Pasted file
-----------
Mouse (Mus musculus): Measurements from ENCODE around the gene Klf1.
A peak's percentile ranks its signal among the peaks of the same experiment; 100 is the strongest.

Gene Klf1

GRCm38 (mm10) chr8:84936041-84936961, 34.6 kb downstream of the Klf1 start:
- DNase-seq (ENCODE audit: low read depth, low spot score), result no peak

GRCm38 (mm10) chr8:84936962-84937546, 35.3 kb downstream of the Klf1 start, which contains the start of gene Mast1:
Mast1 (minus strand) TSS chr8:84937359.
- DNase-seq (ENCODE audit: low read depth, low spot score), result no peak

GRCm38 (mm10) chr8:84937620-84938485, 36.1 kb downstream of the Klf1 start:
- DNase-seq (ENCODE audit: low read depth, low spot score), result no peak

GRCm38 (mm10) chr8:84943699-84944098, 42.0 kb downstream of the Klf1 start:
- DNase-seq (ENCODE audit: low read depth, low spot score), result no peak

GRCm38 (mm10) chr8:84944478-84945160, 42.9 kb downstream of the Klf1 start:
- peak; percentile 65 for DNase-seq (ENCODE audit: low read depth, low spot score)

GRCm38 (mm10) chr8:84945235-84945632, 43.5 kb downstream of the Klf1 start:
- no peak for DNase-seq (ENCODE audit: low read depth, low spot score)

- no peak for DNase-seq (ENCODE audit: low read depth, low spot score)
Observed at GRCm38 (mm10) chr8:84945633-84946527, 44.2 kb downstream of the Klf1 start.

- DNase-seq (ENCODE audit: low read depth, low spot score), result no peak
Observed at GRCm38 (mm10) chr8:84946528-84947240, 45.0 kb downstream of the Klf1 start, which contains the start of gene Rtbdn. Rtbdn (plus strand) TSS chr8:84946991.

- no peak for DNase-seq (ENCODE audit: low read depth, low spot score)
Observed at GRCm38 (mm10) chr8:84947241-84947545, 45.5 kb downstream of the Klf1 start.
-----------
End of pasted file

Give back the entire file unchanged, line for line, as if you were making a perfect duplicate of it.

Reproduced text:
Mouse (Mus musculus): Measurements from ENCODE around the gene Klf1.
A peak's percentile ranks its signal among the peaks of the same experiment; 100 is the strongest.

Gene Klf1

GRCm38 (mm10) chr8:84936041-84936961, 34.6 kb downstream of the Klf1 start:
- DNase-seq (ENCODE audit: low read depth, low spot score), result no peak

GRCm38 (mm10) chr8:84936962-84937546, 35.3 kb downstream of the Klf1 start, which contains the start of gene Mast1:
Mast1 (minus strand) TSS chr8:84937359.
- DNase-seq (ENCODE audit: low read depth, low spot score), result no peak

GRCm38 (mm10) chr8:84937620-84938485, 36.1 kb downstream of the Klf1 start:
- DNase-seq (ENCODE audit: low read depth, low spot score), result no peak

GRCm38 (mm10) chr8:84943699-84944098, 42.0 kb downstream of the Klf1 start:
- DNase-seq (ENCODE audit: low read depth, low spot score), result no peak

GRCm38 (mm10) chr8:84944478-84945160, 42.9 kb downstream of the Klf1 start:
- peak; percentile 65 for DNase-seq (ENCODE audit: low read depth, low spot score)

GRCm38 (mm10) chr8:84945235-84945632, 43.5 kb downstream of the Klf1 start:
- no peak for DNase-seq (ENCODE audit: low read depth, low spot score)

- no peak for DNase-seq (ENCODE audit: low read depth, low spot score)
Observed at GRCm38 (mm10) chr8:84945633-84946527, 44.2 kb downstream of the Klf1 start.

- DNase-seq (ENCODE audit: low read depth, low spot score), result no peak
Observed at GRCm38 (mm10) chr8:84946528-84947240, 45.0 kb downstream of the Klf1 start, which contains the start of gene Rtbdn. Rtbdn (plus strand) TSS chr8:84946991.

- no peak for DNase-seq (ENCODE audit: low read depth, low spot score)
Observed at GRCm38 (mm10) chr8:84947241-84947545, 45.5 kb downstream of the Klf1 start.